Category: Performing Arts
New Nonfiction Film: Art, Poetics and Documentary Theory is the first book to offer a lengthy examination of the relationship between fiction and documentary from the perspective of art and poetics. The premise of the book is to propose a new category of nonfiction film that is distinguished from – as opposed to being conflated with – the documentary film in its multiple historical guises; a premise explored in case-studies of films by distinguished artists and filmmakers (Abbas Kiarostami, Ben Rivers, Chantal Akerman, Ben Russell Pat Collins and Gideon Koppel). The book builds a case for this new category of film, calling it the 'new nonfiction film,' and argues, in the process, that this kind of film works to dismantle the old distinctions between fiction and documentary film and therefore the axioms of Film and Cinema Studies as a discipline of study.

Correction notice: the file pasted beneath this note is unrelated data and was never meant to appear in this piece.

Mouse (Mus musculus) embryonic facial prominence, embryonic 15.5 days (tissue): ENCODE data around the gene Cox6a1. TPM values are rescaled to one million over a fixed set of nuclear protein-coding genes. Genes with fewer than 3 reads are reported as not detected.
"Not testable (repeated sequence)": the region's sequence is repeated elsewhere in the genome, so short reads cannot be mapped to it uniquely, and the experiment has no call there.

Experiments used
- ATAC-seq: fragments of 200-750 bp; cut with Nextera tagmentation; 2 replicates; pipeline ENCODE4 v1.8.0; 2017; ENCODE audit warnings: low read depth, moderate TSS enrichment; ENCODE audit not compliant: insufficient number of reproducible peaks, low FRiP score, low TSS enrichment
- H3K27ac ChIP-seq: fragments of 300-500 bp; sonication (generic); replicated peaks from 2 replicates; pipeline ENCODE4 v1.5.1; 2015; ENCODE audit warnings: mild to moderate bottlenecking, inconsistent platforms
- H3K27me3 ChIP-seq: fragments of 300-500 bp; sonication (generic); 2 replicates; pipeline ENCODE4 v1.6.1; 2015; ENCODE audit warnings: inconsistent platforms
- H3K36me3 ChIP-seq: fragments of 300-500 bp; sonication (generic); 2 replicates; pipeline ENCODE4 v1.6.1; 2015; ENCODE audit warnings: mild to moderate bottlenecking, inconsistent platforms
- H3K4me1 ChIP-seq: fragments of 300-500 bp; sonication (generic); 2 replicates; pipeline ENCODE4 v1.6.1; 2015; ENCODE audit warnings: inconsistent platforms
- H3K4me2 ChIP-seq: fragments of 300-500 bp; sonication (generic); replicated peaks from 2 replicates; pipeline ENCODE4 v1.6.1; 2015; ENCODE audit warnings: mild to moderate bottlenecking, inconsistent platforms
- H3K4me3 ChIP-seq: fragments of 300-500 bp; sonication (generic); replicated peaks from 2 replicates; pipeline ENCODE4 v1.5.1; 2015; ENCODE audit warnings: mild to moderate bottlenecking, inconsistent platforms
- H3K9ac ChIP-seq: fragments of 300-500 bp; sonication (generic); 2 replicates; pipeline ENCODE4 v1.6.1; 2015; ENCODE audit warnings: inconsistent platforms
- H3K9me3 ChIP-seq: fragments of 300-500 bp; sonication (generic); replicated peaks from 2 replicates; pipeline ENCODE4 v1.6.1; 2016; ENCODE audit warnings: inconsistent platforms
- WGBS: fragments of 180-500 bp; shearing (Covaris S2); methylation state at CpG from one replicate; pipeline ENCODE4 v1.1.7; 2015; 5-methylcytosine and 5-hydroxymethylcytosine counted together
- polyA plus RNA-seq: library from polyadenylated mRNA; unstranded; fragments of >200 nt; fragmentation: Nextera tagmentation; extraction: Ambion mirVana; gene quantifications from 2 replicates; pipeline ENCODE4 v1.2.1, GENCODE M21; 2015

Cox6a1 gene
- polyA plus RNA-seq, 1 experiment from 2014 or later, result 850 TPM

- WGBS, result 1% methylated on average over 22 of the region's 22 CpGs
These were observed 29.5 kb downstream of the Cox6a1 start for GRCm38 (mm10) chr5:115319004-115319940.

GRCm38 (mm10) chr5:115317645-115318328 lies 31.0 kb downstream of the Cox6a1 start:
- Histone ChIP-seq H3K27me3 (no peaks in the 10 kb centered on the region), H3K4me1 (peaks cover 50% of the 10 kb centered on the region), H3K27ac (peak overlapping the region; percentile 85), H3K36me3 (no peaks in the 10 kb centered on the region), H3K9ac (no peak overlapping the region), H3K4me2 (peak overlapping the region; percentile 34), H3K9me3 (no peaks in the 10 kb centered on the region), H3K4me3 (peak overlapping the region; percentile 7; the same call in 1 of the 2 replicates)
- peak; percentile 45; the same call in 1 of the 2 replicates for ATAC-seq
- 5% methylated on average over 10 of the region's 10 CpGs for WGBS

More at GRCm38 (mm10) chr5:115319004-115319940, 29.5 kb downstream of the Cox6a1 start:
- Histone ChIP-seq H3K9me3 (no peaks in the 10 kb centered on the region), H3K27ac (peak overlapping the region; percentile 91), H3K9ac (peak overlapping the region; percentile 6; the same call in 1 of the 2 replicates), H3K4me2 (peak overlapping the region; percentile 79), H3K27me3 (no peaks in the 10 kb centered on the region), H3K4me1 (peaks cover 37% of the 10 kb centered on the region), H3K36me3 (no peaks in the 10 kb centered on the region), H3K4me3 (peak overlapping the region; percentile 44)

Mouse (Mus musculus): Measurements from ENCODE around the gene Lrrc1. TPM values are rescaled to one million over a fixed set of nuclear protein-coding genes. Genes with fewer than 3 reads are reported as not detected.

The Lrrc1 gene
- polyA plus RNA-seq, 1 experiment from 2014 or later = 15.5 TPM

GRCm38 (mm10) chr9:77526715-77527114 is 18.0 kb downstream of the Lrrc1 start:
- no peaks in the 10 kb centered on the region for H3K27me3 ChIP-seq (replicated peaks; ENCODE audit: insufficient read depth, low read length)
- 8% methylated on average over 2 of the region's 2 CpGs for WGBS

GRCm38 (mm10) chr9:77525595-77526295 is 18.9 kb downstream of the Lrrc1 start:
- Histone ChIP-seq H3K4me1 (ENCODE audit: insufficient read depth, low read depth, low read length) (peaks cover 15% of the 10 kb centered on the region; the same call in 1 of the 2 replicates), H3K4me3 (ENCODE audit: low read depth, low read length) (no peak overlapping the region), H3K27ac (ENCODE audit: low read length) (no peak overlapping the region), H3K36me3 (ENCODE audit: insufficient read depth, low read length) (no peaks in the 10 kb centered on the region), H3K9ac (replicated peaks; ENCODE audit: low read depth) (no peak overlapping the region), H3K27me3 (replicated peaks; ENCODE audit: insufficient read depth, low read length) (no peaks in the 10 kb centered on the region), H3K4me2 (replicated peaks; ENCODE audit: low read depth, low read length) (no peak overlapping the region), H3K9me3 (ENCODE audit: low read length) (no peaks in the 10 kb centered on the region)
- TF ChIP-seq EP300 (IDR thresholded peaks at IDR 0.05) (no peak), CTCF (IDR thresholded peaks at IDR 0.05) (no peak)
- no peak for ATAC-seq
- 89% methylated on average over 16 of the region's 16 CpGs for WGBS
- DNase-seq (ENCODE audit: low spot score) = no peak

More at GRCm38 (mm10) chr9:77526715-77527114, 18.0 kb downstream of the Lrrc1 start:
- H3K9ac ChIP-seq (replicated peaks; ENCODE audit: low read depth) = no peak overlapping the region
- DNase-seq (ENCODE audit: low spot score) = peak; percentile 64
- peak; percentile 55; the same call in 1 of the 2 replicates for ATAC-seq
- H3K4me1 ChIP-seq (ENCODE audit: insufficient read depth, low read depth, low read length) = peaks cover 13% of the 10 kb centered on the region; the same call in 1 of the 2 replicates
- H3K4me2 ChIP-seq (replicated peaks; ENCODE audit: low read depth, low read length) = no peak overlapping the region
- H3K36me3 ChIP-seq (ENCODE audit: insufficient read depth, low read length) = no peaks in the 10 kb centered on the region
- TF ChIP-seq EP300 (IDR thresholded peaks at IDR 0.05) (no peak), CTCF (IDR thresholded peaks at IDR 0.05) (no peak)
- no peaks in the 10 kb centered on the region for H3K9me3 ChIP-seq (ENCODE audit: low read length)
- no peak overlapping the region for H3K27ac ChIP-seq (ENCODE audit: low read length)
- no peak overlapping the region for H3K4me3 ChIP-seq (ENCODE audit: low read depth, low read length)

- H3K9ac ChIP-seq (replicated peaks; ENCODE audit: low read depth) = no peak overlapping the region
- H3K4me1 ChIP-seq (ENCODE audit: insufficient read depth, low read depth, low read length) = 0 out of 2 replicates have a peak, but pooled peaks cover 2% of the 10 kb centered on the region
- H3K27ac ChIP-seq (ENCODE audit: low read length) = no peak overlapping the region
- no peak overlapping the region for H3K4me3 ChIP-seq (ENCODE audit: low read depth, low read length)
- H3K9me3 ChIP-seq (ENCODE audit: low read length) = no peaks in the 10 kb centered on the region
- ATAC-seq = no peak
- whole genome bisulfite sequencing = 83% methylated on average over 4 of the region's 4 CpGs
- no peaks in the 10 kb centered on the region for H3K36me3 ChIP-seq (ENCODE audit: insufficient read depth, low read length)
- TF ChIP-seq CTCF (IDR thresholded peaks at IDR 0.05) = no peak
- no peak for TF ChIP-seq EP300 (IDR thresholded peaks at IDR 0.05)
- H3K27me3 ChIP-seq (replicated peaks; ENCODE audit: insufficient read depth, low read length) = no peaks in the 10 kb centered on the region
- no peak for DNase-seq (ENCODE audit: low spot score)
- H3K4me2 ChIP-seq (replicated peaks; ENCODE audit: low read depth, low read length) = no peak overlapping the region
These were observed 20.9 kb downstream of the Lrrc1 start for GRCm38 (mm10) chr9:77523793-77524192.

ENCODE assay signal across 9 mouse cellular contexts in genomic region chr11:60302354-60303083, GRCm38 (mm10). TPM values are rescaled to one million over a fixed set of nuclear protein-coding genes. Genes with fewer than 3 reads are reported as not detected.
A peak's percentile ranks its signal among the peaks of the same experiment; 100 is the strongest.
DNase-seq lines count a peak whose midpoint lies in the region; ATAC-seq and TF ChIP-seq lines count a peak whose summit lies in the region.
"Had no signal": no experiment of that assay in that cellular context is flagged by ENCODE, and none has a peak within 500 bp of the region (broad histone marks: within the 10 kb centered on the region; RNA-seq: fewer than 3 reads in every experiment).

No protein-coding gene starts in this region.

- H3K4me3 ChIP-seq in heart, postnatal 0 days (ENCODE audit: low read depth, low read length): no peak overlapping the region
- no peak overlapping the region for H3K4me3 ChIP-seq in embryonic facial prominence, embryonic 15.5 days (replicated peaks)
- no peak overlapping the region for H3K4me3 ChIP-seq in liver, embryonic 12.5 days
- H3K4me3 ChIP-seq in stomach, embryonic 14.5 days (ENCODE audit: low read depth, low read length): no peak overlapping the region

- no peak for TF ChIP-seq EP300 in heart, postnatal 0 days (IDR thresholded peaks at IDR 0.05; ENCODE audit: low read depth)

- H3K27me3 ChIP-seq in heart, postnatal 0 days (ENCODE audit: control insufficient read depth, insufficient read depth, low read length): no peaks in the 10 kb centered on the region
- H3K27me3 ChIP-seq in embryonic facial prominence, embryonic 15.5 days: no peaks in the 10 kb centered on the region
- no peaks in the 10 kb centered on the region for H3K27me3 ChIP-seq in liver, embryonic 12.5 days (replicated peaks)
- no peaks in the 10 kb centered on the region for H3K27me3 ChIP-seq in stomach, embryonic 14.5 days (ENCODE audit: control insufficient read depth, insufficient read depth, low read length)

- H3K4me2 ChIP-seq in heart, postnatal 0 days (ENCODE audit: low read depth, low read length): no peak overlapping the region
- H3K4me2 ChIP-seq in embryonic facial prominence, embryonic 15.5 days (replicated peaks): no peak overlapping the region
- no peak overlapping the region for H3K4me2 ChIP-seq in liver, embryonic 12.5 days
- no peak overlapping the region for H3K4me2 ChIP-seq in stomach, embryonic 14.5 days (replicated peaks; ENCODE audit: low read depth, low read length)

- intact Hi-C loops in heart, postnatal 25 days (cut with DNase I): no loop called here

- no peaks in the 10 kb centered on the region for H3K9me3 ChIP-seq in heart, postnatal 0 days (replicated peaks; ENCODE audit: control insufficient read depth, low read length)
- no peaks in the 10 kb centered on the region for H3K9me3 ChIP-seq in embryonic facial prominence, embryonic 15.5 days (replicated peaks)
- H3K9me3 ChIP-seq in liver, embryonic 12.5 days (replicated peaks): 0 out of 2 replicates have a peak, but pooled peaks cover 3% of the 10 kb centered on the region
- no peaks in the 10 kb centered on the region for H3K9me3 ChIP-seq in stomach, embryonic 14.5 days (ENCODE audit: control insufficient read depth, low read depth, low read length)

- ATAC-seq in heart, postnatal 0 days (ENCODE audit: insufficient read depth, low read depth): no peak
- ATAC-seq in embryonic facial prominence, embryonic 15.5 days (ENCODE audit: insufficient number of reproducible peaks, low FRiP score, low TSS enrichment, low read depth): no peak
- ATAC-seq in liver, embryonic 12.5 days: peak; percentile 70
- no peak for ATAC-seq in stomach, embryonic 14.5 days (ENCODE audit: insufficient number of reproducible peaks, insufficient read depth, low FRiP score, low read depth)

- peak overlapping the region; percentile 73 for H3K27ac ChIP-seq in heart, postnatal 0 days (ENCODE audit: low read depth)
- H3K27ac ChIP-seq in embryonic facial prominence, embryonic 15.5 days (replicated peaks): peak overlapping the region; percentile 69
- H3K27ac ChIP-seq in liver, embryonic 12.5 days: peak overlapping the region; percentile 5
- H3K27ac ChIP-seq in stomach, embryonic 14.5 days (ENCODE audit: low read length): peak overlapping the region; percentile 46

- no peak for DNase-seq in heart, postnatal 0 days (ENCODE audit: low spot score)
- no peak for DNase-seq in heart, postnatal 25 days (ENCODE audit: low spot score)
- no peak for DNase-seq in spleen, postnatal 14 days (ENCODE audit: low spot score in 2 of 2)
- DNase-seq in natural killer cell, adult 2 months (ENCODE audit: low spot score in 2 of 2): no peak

In A Light in Dark Times: Maxine Greene and the Unfinished Conversation, edited by William Ayers and Janet L. Miller, 3–21. New York, NY: Teachers College ...
Author: Graham D. Stanton
Publisher: Wipf and Stock Publishers
In an expressivist culture, effective engagement must acknowledge teenagers' freedom to choose their own spiritual path. Yet, in an evangelical theology, faithful formation must hold on to biblical authority. As we seek to engage young people with the Bible, key questions need to be explored. Such questions include: how can pedagogical freedom be affirmed without undermining theological authority; and how can authority be asserted without diminishing personal freedom? This study explores a freedom-authority dialectic in theological dialogue with the educational philosophy of Maxine Greene. Greene's reflection on the arts and the imagination are brought into conversation with insights from Charles Taylor, Garret Green, and Nicholas Wolterstorff. As a work of practical theology, the book concludes with a framework to shape the purpose, content, and values for Bible engagement in contemporary youth ministry.